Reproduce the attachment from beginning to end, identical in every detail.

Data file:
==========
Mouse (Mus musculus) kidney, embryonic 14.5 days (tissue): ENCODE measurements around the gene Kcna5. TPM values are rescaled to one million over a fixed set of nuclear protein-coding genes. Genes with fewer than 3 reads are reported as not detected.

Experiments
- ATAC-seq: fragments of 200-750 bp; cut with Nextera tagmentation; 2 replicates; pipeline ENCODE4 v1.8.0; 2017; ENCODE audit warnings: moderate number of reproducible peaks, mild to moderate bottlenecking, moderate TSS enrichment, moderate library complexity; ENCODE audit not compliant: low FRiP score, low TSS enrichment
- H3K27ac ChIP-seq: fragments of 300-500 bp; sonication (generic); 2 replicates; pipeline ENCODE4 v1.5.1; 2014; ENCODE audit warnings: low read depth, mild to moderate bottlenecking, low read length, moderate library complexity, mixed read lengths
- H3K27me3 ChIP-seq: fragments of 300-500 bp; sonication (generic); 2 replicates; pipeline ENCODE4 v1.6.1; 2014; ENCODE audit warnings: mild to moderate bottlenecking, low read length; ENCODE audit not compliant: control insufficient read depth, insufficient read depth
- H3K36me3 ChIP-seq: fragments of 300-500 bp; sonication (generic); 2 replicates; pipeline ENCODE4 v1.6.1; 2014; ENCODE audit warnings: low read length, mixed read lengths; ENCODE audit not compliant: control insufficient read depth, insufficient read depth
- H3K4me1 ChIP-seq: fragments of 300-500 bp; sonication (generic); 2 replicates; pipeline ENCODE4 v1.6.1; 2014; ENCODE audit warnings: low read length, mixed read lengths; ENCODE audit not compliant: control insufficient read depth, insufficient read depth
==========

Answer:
Mouse (Mus musculus) kidney, embryonic 14.5 days (tissue): ENCODE measurements around the gene Kcna5. TPM values are rescaled to one million over a fixed set of nuclear protein-coding genes. Genes with fewer than 3 reads are reported as not detected.

Experiments
- ATAC-seq: fragments of 200-750 bp; cut with Nextera tagmentation; 2 replicates; pipeline ENCODE4 v1.8.0; 2017; ENCODE audit warnings: moderate number of reproducible peaks, mild to moderate bottlenecking, moderate TSS enrichment, moderate library complexity; ENCODE audit not compliant: low FRiP score, low TSS enrichment
- H3K27ac ChIP-seq: fragments of 300-500 bp; sonication (generic); 2 replicates; pipeline ENCODE4 v1.5.1; 2014; ENCODE audit warnings: low read depth, mild to moderate bottlenecking, low read length, moderate library complexity, mixed read lengths
- H3K27me3 ChIP-seq: fragments of 300-500 bp; sonication (generic); 2 replicates; pipeline ENCODE4 v1.6.1; 2014; ENCODE audit warnings: mild to moderate bottlenecking, low read length; ENCODE audit not compliant: control insufficient read depth, insufficient read depth
- H3K36me3 ChIP-seq: fragments of 300-500 bp; sonication (generic); 2 replicates; pipeline ENCODE4 v1.6.1; 2014; ENCODE audit warnings: low read length, mixed read lengths; ENCODE audit not compliant: control insufficient read depth, insufficient read depth
- H3K4me1 ChIP-seq: fragments of 300-500 bp; sonication (generic); 2 replicates; pipeline ENCODE4 v1.6.1; 2014; ENCODE audit warnings: low read length, mixed read lengths; ENCODE audit not compliant: control insufficient read depth, insufficient read depth